Other than perhaps my family’s chocolate chip cookies, this is the recipe that I have made the very most in my life. This is one of my favorite soups. And yet, I have struggled to find the words to present it to you properly. This soup is kind of like a favorite T-shirt – a little old-fashioned, maybe, but super comforting and reliable. It’s the soup I go to the most, and unlike my favorite T-shirt, it will never wear out.
One of the great things about this soup is its versatility. I have made it with carrots, cauliflower, broccoli, and even asparagus; and they’re all delicious. You can tweak the seasonings as you like, too. Not into curry powder? Skip it! In the mood for sage? Throw it in! Just follow your nose/palate. I love this carrot and curry powder combination the most. I love how it’s brightly colored, deliciously aromatic, and creamy without being heavy. My mom often made a cauliflower version of this soup, which is also great. It was one of the ways she could get all of us to enjoy vegetables when we were growing up (even if we did call it “gruel,” dramatically pretending we were orphans from the beginning of the Oliver Twist musical). It comes together in 20 minutes, it’s warm and nourishing, and it’s perfect with a slab of fresh bread. It’s just the kind of thing I want to eat practically all the time. And I do.
Speaking of fresh bread… I am in love with this honey oat quick bread, and I will share the recipe soon.
Fun Fact: Are carrots really good for your eyes? Yes, though maybe not in the way you think. Eating carrots won’t stop you from needing corrective lenses if you’re headed down that path. However, beta-carotene is used in the body to make vitamin A, which is helpful for vision in two ways. 1) Vitamin A forms part of a molecule made in your retinas that allows you to see in the dark. If you’re vitamin A deficient, it takes longer for you to be able to see after walking into an unlit room. 2) Vitamin A is also essential for forming skin and mucous membranes, including, notably, the membranes covering your eyes. A lack of vitamin A will cause the lining of your eye to dry out and cloud over, eventually leading to blindness. So eat carrots, friends. (Or any other bright orange or leafy green produce.)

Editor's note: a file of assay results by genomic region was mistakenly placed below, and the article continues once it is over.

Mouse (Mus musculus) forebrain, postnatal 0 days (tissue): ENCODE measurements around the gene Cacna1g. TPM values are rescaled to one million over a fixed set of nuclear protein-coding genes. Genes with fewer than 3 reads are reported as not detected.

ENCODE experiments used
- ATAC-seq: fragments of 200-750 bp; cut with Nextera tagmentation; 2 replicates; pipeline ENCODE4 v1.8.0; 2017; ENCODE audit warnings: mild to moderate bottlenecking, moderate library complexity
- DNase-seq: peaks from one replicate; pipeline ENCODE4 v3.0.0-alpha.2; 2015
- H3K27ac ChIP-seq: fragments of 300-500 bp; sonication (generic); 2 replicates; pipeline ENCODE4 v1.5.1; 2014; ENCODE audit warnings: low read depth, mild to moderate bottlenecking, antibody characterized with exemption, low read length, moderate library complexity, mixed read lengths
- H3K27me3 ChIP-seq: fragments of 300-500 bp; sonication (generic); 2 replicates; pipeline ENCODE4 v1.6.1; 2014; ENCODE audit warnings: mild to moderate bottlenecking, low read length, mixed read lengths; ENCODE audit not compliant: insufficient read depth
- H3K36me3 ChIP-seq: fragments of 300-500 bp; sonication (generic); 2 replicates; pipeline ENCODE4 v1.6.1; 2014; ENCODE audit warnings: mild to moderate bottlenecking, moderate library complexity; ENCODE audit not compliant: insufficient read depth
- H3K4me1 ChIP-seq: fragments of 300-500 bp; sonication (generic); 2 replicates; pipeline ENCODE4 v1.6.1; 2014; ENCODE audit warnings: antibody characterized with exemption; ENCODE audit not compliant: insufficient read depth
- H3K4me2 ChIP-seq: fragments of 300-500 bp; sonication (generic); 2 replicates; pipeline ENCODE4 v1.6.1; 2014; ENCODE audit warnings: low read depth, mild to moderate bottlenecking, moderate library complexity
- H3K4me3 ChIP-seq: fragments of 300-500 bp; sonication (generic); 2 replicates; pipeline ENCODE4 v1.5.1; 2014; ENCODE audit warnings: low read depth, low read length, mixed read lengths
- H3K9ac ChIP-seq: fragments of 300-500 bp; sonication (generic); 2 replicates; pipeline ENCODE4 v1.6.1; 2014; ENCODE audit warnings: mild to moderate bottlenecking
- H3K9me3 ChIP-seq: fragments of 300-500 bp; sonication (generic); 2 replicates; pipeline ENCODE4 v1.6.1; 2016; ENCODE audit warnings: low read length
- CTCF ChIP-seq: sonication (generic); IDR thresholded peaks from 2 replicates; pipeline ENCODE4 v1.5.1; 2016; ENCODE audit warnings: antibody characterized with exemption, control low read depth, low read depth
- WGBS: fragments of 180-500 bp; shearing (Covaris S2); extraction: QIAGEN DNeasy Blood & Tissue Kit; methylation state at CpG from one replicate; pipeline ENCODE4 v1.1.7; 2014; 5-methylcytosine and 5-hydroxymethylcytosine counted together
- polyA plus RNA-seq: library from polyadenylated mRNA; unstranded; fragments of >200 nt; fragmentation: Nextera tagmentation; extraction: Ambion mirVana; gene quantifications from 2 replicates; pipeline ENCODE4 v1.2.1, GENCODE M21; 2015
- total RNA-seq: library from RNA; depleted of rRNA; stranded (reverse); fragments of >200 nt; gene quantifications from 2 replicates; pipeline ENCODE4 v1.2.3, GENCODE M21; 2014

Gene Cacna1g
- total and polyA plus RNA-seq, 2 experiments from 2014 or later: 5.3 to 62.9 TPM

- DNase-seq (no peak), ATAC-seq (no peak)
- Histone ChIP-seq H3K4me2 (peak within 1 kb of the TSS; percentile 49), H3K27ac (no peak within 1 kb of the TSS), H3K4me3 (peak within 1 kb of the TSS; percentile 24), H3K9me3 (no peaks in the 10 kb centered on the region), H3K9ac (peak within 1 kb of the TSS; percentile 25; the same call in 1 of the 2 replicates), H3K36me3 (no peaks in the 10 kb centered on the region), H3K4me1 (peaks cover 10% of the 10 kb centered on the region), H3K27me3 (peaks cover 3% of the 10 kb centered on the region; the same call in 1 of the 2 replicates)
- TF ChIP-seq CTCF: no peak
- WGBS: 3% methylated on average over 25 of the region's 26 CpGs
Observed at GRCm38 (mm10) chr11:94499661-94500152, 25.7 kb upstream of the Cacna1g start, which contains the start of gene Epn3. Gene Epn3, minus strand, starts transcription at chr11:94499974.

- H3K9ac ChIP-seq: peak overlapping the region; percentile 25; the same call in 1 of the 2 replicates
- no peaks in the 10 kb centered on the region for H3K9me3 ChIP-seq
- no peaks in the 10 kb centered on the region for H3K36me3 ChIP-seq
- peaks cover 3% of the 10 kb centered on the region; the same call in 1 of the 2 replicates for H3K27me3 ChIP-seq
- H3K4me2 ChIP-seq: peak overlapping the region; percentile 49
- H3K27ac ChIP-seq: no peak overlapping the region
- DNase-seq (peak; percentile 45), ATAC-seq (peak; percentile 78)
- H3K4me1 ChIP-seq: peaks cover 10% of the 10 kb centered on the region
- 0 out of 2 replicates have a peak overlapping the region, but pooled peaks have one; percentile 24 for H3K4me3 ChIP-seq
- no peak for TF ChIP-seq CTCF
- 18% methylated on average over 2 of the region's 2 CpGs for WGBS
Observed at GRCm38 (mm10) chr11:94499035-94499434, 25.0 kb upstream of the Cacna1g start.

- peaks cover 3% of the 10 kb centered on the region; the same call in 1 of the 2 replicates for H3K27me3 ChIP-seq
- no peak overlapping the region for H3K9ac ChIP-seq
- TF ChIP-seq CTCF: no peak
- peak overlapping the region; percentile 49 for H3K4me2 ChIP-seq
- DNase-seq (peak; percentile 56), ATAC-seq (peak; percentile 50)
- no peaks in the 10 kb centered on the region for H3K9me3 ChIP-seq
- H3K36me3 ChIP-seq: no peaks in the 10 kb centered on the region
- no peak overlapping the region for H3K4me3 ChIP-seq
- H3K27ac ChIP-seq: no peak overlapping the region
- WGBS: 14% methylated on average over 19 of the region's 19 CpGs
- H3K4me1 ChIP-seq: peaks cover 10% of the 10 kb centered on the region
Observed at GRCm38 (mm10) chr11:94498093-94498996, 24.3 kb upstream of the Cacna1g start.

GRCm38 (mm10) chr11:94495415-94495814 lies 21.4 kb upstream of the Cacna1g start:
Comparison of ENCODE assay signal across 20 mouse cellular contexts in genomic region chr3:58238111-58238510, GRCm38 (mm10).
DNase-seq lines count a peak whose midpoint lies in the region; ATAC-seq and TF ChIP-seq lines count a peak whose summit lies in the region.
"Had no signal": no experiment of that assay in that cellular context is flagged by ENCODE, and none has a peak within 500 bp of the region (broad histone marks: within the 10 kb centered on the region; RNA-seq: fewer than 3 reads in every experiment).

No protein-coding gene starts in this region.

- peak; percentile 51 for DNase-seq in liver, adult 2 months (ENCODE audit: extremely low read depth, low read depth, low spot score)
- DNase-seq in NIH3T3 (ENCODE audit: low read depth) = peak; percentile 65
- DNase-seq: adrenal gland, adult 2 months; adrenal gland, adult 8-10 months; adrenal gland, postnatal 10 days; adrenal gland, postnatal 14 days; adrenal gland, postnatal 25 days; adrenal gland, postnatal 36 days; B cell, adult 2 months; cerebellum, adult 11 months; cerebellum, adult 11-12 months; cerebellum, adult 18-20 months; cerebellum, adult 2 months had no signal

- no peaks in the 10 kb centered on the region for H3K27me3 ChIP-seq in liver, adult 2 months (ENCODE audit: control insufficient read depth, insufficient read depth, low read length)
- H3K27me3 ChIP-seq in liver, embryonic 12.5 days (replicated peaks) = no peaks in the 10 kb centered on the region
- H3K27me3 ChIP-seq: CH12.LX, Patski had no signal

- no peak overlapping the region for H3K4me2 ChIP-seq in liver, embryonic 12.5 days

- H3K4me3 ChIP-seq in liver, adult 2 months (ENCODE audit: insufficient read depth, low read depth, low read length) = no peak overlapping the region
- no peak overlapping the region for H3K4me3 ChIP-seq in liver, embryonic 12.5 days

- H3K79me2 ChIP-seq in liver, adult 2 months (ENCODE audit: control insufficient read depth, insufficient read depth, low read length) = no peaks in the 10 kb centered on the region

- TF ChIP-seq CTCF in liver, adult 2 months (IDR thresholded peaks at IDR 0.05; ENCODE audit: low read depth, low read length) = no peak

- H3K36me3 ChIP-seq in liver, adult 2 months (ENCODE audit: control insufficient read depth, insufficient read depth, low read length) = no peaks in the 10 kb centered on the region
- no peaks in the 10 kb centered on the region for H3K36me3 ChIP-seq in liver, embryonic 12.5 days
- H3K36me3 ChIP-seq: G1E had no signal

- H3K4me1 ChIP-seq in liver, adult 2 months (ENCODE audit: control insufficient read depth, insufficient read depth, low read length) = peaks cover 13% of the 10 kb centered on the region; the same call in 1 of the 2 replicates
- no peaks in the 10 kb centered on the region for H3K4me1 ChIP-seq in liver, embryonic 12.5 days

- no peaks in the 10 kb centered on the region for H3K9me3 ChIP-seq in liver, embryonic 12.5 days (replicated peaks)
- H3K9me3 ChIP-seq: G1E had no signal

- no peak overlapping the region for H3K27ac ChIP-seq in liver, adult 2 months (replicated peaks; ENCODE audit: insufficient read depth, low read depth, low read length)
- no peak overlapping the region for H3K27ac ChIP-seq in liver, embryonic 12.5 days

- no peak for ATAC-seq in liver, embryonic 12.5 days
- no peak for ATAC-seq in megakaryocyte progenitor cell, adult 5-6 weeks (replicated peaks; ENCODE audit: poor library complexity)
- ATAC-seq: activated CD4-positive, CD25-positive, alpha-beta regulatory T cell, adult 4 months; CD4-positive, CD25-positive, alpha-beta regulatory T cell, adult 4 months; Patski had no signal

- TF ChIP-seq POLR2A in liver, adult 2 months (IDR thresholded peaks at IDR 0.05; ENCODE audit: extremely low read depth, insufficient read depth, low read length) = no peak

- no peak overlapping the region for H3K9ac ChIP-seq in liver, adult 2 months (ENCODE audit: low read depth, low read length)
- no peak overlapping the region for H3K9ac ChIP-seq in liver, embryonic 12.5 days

Creamy Carrot Soup
adapted from the New Cook Book by Better Homes and Gardens (1981 ed.)
1½ cups chicken or vegetable broth (or 1 teaspoon chicken soup base + 1½ cups water)
½ – ¾ cup chopped onion
2 cups, slightly heaped, chopped carrots*
½ – 1 teaspoon curry powder
½ – 1 teaspoon dried basil
2 tablespoons butter
2 tablespoons all-purpose flour
¼ teaspoon salt
freshly ground black pepper, to taste
1 cup milk
Place the broth, onion, carrots, curry powder, and basil in a medium pot. Heat to a boil, then reduce heat, cover, and simmer until the carrots are tender when pierced with a fork. This will take about 10 minutes, but it will vary based on how small the carrots are chopped.
While the vegetables are simmering**, melt the butter in a small saucepan over medium heat, and then add the flour, whisking to incorporate. Continue to cook, whisking constantly, for a minute or so to remove the raw, starchy flavor of the flour. Pour the milk in slowly, continuing to whisk, and halting the flow to whisk out any lumps that may form. Cook over medium heat, whisking or stirring constantly, until mixture has thickened and coats your utensil. (I usually bring mine to a full boil to get it to thicken.) Remove from heat, and set aside.
Puree the vegetable and broth mixture with a blender, immersion blender, or food processor until it reaches the point on the chunky – smooth spectrum that you prefer. Stir in the reserved white sauce, and serve.
*Err on the side of too many vegetables because you can always add more broth to thin it out.
**If you’re not confident that you can finish the white sauce while the vegetables are cooking, you can save this step for after they are done.
Broccoli Variation: replace the carrots with chopped broccoli, replace the dried basil with ½ teaspoon dried thyme, and add ¼ teaspoon garlic powder. Use or nix the curry powder.
Cauliflower Variation: replace the carrots with chopped cauliflower florets, and omit the basil. Or leave it in! Follow your taste buds.